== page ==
Last week, I received a challenge from Sandy at First Gen American to participate in her coffee talk series. Sandy is a great story teller and her blog is one of my favorites on the internet so if you haven’t seen it, you should drop by.
Here’s the backstory from Sandy:
You are on vacation and like it happens so often in new places, you meet a deliciously interesting person in your travels. As you learn more about him/her, you find out that not only is this person a bit of an eccentric but a billionaire entrepreneur. You two hit it off immediately and in your chit chat, you discover that (s)he has been looking for someone to fill an open position. As luck would have it, this job is not only your dream job but it’s also in your dream location and at a salary that would allow you to take along your spouse or any other important loved ones if needed.
But here’s the catch. This eccentric entrepreneur thinks (s)he can learn more about someone from their tax return than they can ever learn from any resume. You decide this jig is too good to pass up, so you pull out your 2010 tax return, make a copy in its entirety and send it over. What will your new billionaire friend learn about you and does any of it relate to your dream job? Why or why not?
Mmmm…. What a great story, it makes me want to travel again! I only met poor jobless backpackers during my travels. I guess I wasn’t staying at the right hostel.
So what would my tax return say about me? Now that I think about it, there is a lot of information on the tax return which I would be very hesitant to share with a prospective employer. For example, if I have a big medical expense deduction, it would raise questions about my health and the employer might hesitate to hire me.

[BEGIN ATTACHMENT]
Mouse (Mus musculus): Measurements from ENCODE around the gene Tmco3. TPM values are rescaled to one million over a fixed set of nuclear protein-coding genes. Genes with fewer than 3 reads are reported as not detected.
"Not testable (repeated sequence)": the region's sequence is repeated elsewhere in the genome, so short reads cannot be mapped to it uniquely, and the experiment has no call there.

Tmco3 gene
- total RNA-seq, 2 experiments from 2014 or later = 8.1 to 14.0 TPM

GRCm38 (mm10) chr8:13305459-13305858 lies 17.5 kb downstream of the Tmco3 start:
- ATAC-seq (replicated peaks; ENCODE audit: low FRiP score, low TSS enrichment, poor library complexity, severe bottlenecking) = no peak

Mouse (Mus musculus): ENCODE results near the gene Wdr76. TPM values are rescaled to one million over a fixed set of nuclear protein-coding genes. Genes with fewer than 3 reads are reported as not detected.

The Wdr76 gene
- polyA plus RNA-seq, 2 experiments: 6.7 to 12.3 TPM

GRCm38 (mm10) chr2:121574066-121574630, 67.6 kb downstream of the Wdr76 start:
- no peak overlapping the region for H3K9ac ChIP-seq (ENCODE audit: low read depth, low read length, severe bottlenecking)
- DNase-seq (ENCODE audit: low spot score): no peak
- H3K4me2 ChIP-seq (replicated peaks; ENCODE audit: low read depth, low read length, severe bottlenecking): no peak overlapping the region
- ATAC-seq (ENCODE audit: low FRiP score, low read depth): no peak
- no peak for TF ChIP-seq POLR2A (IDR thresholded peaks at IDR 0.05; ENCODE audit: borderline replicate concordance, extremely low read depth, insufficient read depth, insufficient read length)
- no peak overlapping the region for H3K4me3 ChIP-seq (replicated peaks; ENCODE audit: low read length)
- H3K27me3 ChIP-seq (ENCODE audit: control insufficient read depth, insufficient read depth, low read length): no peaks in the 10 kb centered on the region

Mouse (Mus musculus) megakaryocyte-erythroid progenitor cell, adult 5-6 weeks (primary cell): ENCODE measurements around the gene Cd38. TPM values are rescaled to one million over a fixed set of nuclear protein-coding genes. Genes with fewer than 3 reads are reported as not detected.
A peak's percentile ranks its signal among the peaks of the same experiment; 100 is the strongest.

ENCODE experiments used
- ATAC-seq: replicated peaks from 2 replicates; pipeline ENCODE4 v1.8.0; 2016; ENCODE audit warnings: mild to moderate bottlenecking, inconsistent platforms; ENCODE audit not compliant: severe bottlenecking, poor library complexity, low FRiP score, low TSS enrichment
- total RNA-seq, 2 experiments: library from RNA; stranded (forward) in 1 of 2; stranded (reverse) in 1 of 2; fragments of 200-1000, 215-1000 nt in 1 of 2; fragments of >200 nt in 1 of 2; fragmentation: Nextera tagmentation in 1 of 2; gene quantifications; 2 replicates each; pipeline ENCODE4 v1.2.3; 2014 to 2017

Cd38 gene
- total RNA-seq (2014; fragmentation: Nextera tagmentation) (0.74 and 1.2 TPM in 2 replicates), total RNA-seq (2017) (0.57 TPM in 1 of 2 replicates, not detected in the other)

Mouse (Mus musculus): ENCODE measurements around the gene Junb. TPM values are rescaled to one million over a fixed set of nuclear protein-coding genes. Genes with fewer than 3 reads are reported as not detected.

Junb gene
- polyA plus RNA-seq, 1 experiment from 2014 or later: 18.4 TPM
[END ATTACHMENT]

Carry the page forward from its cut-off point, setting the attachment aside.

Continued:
We’ll call the eccentric entrepreneur The Sultana for the rest of the story, easier on the tongue.
She will find out that I don’t like to give the IRS free loans because we usually owe them some money. This will be her first clue that I’m a bit tight with money.
The Sultana will know that I am married with one kid and that I take advantage of the Dependant Care Assistance Program (DCAP.) This shows that I don’t like to leave any money on the table.
The tax return will show that we also take full advantage of the tax deferred 401(k) plan. We also invest in the 529 education saving plan to reduce our state tax liability. This means that we are patient and plan for the future. If The Sultana hires me and keeps me happy, then we can have a long fruitful business relationship.
After the 1040, we’ll move on to the schedules. It will show that I am making extra money on the side from my day job. We invested in multiple rental properties and they are generating some income. I also have capital gains and dividend yields. These activities show that I am engaged in the financial market and I am connected to the global pulse. Lastly, she will see Retire by 40 and the modest income generated from this venture.
These side ventures will probably be a negative point for any employer. This shows them that I am entrepreneurial and I am not dedicating 120% to my day job. My current employer would be ecstatic if I worked 10-12 hours/day as there is never any shortage of work (with no OT pay of course.) I used to do that when I started years ago, but now I rarely commit to working those hours. If I were The Sultana, I would make it worth my while to quit these side ventures and commit fully to the job.
Do you think having multiple incomes interfere with the day job? I spend some time checking my stocks almost every morning. The rentals also cause a bit of headaches now and then. Last year one of the microwaves stop working and I spent some office time researching the fix. These side businesses show initiative, but they divide my attention. The Sultana should give me the incentive to concentrate solely on her job. A big fat paycheck and a stake in the company would do it.
Other coffee talk participants:
Budgeting in the Fun Stuff: My tax return and me
Dog at My Wallet: What does your Tax Return Say about you?
Growing my Girls: My taxes my mom
Invest it Wisely: 3 things my tax return says about me